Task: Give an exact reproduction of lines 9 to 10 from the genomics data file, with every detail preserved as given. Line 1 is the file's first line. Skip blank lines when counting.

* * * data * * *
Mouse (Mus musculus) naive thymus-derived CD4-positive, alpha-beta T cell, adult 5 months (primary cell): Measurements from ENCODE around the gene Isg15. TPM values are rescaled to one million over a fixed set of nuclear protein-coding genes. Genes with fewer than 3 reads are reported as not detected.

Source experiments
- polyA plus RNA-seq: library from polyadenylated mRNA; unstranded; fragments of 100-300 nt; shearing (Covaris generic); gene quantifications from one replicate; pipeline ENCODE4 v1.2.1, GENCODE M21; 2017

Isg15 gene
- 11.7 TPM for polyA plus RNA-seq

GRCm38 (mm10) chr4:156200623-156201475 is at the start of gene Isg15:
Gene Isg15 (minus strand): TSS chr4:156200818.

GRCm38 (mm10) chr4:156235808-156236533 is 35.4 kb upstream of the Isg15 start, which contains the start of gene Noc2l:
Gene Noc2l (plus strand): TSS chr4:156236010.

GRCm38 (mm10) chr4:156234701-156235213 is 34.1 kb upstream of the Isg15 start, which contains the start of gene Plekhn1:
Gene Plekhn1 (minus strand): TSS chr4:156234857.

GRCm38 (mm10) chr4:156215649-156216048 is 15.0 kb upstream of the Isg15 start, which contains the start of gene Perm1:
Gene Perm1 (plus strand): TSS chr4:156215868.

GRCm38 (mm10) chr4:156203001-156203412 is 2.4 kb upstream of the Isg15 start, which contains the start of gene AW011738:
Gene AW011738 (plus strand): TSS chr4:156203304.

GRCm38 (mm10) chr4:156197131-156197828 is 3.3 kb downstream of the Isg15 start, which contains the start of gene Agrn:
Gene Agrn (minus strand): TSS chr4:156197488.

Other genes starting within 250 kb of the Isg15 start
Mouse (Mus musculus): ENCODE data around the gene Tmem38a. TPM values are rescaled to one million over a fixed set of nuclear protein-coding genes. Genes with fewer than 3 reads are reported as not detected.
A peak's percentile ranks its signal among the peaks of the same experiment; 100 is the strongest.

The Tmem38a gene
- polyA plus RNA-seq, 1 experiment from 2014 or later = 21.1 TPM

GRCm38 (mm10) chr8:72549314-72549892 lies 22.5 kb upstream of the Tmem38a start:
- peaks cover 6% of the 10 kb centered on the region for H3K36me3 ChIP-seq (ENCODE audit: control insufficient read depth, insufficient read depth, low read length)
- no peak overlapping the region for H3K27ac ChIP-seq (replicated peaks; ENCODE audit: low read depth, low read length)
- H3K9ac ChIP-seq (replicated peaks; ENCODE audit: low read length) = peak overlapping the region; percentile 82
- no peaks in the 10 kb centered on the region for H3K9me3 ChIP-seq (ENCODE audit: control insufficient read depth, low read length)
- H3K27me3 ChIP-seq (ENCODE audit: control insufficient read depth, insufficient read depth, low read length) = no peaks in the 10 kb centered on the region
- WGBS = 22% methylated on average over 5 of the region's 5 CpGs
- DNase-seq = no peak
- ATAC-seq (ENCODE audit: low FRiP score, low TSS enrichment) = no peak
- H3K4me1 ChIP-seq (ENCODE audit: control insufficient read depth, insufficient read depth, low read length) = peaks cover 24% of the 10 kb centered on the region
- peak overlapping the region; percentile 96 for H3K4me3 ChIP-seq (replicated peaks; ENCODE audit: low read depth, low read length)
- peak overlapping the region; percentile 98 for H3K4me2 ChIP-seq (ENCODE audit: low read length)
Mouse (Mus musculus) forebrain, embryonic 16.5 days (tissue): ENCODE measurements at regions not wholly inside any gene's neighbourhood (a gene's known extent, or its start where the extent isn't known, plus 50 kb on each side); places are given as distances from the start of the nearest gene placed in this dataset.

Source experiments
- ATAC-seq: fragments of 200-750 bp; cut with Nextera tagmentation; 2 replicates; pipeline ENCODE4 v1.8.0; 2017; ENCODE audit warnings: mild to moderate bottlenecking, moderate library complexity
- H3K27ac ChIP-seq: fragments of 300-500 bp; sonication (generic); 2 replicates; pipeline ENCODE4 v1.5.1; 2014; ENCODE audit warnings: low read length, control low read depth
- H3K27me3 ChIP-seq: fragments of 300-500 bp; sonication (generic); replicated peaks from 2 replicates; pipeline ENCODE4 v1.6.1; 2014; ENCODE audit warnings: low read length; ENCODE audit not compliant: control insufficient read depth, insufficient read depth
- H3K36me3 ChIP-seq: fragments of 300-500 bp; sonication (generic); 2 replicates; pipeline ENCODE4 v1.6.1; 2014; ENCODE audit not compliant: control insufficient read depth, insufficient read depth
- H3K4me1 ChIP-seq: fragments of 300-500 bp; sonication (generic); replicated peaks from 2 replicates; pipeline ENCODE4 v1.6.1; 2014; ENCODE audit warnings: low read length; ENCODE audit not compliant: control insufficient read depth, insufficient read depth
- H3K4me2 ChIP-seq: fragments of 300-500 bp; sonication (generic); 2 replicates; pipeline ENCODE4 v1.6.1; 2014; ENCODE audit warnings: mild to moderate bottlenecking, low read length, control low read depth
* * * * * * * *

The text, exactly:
Gene Noc2l (plus strand): TSS chr4:156236010.

GRCm38 (mm10) chr4:156234701-156235213 is 34.1 kb upstream of the Isg15 start, which contains the start of gene Plekhn1: